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It’s almost impossible to avoid hearing about Blockchain nowadays. As one of the hottest new concepts in the financial industry, and one that looks set to be highly disruptive at that, it’s the big buzzword right now. But what exactly is Blockchain? Relatively few people actually understand how the concept works – which is why we’re here to clear that up for you!
As you probably already know, many financial transactions involved a trusted third party intermediary – especially when you’re transferring money from one country to another. These third parties (usually your bank) handle the transfer of the funds, which can take a few days in some cases. What’s more, they also often charge a commission, either as part of the exchange rate conversion or as an additional charge.
Blockchain, on the other hand, works a bit differently. The easiest way to explain how the concept works is to take you through a real-world example, and explain the technical terms as we go. First of all, let’s say that you (in technical terms, a “node”) have a file on your computer listing all your financial transactions (known as a ledger).
Now, you might not be the only person with this file – for instance, there might be two accountants (or “miners”) who also need access to it. In that case, the file is “distributed”, because other people have the exact same file.
Now, when you make a transaction, the accountants need to update their copy of the file. So when that happens, your computer sends them a message to let them know. The accountants race to be the first one to check if you can afford it, because they want to make sure they can get paid their salary of Bitcoins. Whoever gets there first sends everyone a response explaining their reasoning behind verifying the transaction (their “proof of work”). If the other accountant agrees with them, then everyone updates their files, and the transaction is logged. Blockchain is the technology that makes this possible – it’s the software which sends out the updates, and allows everyone to keep track of things.
While the above is just a simple example of how Blockchain works in practise, the concept as a whole isn’t much more complex than that. Naturally, the complexity comes from how individual users put the technology into practise. There are so many different possible uses for Blockchain. That’s because the original Blockchain tech is open-source, meaning anyone can access the code and modify it to suit their needs.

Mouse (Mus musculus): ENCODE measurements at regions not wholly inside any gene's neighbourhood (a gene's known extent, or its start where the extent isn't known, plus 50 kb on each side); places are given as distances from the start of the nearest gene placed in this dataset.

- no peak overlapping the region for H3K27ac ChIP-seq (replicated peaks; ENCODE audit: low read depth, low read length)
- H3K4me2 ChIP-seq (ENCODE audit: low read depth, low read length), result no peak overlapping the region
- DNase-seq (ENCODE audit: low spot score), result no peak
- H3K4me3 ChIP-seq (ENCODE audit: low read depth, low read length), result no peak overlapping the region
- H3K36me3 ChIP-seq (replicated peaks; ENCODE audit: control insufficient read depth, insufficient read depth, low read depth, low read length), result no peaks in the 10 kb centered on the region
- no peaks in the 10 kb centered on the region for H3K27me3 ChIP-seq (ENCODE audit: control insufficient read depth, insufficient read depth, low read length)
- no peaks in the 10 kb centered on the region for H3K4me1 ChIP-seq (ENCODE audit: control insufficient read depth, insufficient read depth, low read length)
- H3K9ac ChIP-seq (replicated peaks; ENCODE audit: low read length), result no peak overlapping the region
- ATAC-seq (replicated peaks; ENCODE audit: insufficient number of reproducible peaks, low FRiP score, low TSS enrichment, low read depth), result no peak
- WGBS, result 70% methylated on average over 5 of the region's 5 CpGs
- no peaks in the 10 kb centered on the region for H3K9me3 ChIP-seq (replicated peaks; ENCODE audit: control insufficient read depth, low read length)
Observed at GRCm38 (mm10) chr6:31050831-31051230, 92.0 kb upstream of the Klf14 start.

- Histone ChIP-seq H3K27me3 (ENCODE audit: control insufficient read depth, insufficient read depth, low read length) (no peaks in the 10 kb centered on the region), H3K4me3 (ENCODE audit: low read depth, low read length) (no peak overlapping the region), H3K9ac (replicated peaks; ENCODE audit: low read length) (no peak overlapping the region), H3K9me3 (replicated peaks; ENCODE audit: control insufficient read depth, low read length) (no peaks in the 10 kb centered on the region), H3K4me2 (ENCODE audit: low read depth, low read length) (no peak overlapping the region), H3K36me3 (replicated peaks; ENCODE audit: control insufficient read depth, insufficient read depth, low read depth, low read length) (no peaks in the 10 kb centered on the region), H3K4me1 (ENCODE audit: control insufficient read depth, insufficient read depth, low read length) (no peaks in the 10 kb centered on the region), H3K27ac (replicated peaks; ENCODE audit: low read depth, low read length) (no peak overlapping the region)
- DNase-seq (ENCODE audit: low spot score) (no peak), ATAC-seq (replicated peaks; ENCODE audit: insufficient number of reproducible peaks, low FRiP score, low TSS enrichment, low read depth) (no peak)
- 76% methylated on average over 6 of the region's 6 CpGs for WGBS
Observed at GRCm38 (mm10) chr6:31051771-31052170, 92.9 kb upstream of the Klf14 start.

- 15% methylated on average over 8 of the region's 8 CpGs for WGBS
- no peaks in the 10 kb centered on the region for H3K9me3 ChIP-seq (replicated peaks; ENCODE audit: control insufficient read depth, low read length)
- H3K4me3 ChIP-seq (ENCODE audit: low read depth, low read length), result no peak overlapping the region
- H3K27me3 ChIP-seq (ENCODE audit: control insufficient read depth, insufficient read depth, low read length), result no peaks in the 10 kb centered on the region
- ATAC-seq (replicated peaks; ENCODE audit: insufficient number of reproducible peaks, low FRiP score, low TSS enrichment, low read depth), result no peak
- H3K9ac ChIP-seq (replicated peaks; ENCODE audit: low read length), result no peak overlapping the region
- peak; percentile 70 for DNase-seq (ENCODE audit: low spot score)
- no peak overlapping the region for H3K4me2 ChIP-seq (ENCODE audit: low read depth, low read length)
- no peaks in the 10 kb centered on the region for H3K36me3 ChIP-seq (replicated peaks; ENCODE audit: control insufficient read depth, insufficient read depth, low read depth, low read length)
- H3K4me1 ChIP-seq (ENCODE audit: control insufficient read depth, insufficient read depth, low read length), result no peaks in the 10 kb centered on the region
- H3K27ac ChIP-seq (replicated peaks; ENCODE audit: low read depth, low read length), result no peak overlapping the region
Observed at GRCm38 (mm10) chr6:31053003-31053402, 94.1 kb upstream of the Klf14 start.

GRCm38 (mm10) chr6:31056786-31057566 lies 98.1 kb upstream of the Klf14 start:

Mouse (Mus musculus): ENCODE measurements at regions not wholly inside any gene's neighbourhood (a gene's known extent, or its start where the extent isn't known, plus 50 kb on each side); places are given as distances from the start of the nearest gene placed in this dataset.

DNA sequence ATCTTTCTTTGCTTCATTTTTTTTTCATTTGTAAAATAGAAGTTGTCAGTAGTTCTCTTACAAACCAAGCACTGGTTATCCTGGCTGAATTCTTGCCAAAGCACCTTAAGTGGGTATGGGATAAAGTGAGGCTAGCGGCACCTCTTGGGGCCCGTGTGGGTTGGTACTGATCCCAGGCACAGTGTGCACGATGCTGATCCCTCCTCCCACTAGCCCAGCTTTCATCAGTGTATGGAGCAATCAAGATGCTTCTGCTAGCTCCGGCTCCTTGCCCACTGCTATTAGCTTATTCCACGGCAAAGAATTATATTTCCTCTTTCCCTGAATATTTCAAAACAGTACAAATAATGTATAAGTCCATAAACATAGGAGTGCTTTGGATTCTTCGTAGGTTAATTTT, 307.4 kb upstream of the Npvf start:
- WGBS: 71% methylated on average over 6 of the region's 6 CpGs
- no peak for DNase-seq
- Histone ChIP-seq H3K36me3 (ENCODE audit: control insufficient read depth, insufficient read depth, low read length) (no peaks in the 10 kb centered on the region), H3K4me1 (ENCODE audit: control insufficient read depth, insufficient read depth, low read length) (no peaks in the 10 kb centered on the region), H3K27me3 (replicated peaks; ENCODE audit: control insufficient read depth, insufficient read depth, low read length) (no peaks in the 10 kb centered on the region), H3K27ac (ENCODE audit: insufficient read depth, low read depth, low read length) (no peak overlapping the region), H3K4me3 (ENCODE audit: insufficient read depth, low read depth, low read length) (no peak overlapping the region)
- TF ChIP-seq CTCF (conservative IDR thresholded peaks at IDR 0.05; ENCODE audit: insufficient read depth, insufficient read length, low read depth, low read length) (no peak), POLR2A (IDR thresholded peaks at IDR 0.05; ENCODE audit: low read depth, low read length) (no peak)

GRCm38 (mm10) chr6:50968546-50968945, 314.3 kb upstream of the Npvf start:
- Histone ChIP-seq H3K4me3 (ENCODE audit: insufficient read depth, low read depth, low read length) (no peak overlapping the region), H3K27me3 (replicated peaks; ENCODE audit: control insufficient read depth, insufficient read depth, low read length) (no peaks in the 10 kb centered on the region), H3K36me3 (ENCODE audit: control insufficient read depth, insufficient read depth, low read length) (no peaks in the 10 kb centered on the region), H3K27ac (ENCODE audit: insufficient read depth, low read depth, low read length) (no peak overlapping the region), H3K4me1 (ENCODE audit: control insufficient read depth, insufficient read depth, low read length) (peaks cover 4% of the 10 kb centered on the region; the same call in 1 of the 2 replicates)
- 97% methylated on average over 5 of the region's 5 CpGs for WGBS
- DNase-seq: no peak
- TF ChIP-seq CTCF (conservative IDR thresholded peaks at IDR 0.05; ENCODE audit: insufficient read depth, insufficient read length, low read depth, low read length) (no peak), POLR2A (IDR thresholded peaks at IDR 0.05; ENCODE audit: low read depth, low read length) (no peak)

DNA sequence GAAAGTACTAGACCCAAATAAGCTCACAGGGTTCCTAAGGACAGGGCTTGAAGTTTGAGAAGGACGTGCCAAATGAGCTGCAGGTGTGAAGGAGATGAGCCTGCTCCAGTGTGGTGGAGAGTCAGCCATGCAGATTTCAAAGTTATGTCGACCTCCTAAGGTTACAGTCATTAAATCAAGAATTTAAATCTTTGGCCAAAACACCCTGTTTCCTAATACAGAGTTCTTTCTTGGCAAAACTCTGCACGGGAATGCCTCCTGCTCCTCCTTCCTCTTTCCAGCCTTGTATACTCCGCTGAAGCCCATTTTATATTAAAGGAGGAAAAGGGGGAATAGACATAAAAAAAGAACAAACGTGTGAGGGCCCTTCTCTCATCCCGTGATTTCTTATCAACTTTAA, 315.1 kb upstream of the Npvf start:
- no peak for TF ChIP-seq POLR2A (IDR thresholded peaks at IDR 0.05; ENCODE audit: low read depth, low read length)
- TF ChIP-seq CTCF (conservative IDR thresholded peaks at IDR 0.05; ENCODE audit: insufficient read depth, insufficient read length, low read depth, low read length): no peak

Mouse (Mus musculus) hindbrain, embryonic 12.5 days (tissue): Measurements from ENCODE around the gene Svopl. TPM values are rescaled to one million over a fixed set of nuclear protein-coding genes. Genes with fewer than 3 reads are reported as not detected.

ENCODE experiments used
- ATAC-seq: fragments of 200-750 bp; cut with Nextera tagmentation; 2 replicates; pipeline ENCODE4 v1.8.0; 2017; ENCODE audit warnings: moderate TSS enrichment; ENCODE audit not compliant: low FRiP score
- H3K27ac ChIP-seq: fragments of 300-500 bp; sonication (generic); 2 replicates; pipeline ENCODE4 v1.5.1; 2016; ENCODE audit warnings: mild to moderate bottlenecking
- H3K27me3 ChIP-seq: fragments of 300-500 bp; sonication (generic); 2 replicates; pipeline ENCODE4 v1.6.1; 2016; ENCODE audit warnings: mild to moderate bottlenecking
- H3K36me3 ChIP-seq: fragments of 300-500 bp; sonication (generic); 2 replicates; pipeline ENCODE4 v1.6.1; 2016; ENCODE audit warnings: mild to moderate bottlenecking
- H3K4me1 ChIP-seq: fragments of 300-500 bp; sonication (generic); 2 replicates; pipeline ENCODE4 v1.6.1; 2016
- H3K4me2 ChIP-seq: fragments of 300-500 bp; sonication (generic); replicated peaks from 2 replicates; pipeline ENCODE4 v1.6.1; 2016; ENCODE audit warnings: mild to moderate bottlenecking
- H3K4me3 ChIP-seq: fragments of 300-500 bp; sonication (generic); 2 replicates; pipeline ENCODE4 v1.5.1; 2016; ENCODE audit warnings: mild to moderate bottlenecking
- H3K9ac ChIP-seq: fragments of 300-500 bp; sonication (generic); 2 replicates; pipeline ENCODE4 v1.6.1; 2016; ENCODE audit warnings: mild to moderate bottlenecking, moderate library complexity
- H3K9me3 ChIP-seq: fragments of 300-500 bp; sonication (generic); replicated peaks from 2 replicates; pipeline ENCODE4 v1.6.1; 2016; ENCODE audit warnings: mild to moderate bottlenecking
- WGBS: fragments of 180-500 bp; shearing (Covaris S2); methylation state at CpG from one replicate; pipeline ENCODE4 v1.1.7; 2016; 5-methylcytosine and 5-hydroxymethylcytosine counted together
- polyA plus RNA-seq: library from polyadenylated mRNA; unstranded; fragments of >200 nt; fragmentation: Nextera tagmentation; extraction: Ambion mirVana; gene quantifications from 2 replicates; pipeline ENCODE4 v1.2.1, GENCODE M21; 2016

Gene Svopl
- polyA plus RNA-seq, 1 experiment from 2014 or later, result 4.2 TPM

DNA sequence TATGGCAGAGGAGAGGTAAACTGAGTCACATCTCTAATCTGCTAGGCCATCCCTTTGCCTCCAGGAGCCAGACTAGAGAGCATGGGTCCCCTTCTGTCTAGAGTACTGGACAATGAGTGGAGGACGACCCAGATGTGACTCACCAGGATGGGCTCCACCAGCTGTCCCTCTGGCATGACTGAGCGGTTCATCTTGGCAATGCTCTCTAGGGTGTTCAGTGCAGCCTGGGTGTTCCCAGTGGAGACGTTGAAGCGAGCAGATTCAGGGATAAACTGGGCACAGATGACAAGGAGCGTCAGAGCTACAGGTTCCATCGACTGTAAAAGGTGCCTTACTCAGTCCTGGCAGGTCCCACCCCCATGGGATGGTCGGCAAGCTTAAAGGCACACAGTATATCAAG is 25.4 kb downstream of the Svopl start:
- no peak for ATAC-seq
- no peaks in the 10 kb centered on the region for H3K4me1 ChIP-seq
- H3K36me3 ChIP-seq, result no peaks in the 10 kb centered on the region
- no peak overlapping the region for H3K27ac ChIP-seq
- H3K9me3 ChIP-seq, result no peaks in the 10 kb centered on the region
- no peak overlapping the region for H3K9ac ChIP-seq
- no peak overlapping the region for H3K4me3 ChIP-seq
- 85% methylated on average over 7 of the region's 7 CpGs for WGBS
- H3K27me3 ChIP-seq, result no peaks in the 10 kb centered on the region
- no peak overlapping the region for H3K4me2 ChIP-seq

It was designed around the need for transferring Bitcoin, and replacing those third-party intermediaries we mentioned earlier with collective verification – a radical concept that’s transforming the whole financial industry. Not only is it fast, but it’s highly secure, and offers a high level of traceability.
In the example given above, which is a public Blockchain, there are multiple versions of the user as different nodes on the same network. These nodes act as both miners and executors of transactions at the same time. The transactions are collected into “blocks” which are then added to the Blockchain – hence the name.
The Bitcoin reward that the miners receive will depend on the amount of time it takes to work out if the transaction is valid, as well as the right mathematical key to link the applicable block into its right place in the open ledger. The more transactions are completed, the more Bitcoins enter the virtual supply chain.
Transactions, as well as records of them are essential to our economic system, but the way we approach them simply hasn’t caught up with the digital revolution. The way that we kept track of them was simply much too slow for today’s world- until now. Blockchain could well eliminate the need for intermediaries like banks and lawyers, which will of course have a huge impact on the entire economy.
However, as with most digital technologies, it will take time before Blockchain is put to use across the industry, and so it remains to be seen just what that impact will be. The possibilities are enormous, though, as Blockchain could potentially be used to track any sort of transaction, financial or not, and it can be private as well as public. This means that this technology could be used to cut compliance and back-office operation costs, so its impact will likely travel far outside the financial sector.
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